The workplace group messaging app Slack is starting to gain steam as users by the thousands are reaping its benefits for the workplace. With its surging popularity, many investors are waiting in line to place their investment on the untested business. After a year-long wait, investors now get a chance to think about their gamble as Slack provides its year-on-year growth rate and $140.7 million annual net losses in their filing, marking their debut in the market.
Slack Technologies, which resides in San Francisco, revealed that it has over 10 million active users daily by the end of 2019’s first month. Slack plans to go public by direct listing, which is identical to the route that the music streaming app Spotify took last year.
With over 88,000 individuals or companies paying for its services, Slack managed to bring up their customer usage by over 50 percent from 2018 and doubled their 37,000 number in the previous year, according to the Slack Technologies’ regulatory filing.
The most significant customers for Slack pay up to $100,000 annually. The company revealed that 575 customers are engaging in premium services, which rose from 298 in 2017. The rise in paying clients accounts for 40 percent of the total revenue filed by Slack for fiscal 2019. Despite the high number of paying customers, an individual account did not account for more than three percent.
The company announced that over 500,000 individuals and companies are using the free subscription plan, which is the factor for the 82 percent jump from 2018 to over $400 million. The $400 million figure is up from 2017’s $105 million.
News Company Thomson Reuters made a report about Slack’s hope in landing a valuation close to $10 billion in the listing. The high assessment may be possible within the next few weeks after going public.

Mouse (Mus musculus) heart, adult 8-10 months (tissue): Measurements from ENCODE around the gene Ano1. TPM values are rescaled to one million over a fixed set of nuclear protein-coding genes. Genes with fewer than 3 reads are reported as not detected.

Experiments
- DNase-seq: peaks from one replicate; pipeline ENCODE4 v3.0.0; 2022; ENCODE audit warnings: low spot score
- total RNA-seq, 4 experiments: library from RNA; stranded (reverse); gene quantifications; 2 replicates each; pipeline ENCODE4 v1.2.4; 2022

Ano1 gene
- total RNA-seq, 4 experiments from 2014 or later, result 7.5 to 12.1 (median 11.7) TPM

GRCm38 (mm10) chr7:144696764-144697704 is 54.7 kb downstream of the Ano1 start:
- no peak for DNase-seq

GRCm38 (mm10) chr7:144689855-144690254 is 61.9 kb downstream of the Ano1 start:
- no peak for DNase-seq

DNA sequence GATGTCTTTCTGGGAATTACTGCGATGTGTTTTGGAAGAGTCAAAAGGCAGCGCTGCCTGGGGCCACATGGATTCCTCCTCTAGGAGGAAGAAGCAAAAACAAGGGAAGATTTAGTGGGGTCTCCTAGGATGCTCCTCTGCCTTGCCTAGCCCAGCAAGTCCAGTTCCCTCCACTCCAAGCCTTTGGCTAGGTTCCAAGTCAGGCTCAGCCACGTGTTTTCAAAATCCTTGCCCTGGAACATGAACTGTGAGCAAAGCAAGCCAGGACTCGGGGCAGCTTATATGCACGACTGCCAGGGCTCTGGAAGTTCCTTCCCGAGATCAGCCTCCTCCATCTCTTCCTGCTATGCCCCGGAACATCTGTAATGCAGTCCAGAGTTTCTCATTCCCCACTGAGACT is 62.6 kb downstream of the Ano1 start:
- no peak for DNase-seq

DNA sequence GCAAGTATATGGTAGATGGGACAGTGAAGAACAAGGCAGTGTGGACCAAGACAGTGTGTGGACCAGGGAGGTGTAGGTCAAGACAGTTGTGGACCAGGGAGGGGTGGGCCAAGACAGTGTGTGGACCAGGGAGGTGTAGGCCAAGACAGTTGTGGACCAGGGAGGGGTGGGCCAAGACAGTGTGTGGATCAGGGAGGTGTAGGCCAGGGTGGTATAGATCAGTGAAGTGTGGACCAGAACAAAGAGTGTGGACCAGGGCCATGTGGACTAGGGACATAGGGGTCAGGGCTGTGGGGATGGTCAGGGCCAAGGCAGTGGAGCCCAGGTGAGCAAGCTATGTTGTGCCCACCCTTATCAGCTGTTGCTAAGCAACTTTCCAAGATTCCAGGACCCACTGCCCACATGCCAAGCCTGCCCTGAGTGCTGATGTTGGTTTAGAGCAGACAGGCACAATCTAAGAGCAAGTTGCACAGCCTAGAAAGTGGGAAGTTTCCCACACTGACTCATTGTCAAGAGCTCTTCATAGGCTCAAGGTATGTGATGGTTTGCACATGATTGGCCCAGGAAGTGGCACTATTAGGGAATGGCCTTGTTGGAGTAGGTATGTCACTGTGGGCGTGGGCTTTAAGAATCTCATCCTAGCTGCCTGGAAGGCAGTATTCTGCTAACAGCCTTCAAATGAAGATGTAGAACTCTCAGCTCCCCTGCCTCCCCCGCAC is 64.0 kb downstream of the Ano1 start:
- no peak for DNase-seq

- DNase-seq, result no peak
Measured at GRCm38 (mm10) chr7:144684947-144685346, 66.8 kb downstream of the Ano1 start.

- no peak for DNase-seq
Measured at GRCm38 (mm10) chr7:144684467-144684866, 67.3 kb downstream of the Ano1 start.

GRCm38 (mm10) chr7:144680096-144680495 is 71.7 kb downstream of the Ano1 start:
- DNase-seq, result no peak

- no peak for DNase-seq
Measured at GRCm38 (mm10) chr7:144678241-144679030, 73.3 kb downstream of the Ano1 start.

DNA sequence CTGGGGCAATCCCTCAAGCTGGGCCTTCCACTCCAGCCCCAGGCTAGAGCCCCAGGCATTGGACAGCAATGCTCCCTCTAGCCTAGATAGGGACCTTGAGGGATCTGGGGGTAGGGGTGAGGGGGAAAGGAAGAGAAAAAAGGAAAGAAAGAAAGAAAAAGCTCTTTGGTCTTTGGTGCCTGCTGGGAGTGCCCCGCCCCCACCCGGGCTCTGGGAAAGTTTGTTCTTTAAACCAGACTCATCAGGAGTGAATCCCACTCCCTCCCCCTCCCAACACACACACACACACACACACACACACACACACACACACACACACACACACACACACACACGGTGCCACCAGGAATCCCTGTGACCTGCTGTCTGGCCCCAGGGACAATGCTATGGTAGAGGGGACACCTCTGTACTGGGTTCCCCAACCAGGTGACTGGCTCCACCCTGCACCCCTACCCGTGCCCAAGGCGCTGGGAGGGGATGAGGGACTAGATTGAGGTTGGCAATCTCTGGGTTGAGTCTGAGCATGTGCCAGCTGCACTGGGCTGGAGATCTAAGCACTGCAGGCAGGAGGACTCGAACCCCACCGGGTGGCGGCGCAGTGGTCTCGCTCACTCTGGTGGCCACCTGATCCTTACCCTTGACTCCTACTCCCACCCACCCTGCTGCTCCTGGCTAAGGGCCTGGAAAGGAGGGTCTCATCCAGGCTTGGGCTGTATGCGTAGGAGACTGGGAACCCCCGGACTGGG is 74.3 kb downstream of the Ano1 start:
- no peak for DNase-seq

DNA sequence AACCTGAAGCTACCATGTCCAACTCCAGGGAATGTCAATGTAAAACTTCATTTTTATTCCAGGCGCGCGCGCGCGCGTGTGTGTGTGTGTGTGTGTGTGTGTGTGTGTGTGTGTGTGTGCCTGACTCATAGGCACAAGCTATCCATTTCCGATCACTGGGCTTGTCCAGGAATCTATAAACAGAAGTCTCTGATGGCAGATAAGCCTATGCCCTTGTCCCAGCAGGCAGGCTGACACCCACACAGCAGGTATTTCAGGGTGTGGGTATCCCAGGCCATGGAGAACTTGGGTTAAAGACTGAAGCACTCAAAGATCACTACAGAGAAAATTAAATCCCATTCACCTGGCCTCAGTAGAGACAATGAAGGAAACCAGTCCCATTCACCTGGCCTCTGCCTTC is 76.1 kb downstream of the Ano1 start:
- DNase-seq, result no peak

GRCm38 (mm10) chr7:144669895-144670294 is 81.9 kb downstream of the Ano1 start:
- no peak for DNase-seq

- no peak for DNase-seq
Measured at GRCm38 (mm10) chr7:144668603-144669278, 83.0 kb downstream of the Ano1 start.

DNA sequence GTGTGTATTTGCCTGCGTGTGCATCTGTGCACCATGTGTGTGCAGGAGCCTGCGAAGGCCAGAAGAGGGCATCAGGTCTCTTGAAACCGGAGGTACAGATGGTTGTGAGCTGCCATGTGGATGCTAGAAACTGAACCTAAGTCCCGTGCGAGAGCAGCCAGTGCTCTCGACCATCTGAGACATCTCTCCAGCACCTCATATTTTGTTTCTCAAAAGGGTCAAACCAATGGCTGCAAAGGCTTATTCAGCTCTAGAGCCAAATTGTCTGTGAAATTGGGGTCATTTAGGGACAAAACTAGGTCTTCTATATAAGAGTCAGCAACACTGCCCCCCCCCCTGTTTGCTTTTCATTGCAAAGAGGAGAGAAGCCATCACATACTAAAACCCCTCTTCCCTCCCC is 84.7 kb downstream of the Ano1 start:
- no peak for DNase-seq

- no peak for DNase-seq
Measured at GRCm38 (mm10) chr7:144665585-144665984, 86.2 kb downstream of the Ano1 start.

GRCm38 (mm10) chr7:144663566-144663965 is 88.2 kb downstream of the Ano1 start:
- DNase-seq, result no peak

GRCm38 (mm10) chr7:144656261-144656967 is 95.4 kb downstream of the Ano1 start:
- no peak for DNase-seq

According to Forge Chief Executive Officer Kelly Rodriques, there are determined investors and Slack employees that are trying to sell the company’s stock at $28 per share, which will give Slack a valuation of at least $17 billion.
Slack is starting to experience problems with costs, which is typical for most startup businesses. Operating expenses saw a rise of 49 percent amounting to over $503 million for 2019. Marketing costs and expensive sales are some of the factors that contribute to the increase in total expenses. IPO expert Jay Ritter believes that there is profitability potential for Slack, which is a company that relies on technology and scalability. Ritter also believes that companies similar to Slack like Spotify and Dropbox are offering free usage for people with the potential to become premium customers. The free to use method is a way to gain paying clients, proving to be a good business strategy.
Slack plans to sell on the New York Stock Exchange. Among the most significant shareholders are Andreessen Horowitz, Japanese giant SoftBank, and Accel Partners. However, the company believes that it will incur losses in the future and may have difficulty in maintaining profitability in the long-term.